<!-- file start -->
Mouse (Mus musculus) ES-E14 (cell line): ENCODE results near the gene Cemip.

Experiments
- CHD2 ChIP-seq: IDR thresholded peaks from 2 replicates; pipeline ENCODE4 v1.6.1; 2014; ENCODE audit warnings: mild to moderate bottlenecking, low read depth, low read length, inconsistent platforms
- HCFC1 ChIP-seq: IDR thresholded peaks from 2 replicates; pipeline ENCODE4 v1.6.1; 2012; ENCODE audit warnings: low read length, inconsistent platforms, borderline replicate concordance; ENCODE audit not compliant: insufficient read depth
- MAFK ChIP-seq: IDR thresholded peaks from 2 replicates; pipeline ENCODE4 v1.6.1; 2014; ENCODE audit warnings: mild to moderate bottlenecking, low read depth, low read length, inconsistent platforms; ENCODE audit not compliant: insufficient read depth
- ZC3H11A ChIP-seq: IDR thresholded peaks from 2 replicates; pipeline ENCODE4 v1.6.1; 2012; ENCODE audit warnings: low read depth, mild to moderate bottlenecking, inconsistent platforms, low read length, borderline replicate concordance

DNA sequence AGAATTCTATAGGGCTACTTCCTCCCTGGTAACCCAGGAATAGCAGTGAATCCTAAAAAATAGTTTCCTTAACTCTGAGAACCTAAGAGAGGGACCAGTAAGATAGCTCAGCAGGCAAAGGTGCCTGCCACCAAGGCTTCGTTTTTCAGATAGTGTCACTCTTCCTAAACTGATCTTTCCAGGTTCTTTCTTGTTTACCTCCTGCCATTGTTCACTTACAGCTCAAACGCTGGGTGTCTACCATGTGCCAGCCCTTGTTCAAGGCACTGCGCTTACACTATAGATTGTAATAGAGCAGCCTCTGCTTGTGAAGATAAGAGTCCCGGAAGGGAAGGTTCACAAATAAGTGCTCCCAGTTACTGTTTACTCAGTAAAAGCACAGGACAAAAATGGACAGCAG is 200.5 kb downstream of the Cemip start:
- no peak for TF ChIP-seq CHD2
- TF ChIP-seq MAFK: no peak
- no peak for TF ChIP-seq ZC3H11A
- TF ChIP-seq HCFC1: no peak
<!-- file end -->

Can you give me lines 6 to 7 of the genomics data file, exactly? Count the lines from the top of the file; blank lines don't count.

- ZC3H11A ChIP-seq: IDR thresholded peaks from 2 replicates; pipeline ENCODE4 v1.6.1; 2012; ENCODE audit warnings: low read depth, mild to moderate bottlenecking, inconsistent platforms, low read length, borderline replicate concordance

DNA sequence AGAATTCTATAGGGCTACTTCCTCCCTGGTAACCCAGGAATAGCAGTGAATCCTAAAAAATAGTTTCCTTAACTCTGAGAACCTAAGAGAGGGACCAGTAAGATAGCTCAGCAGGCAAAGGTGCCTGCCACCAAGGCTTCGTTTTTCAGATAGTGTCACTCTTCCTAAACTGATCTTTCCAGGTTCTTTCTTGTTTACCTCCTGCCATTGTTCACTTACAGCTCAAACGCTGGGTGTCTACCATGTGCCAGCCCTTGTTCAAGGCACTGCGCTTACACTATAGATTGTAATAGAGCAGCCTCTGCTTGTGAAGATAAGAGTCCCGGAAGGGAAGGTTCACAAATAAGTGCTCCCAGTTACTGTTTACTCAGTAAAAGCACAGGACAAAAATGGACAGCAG is 200.5 kb downstream of the Cemip start: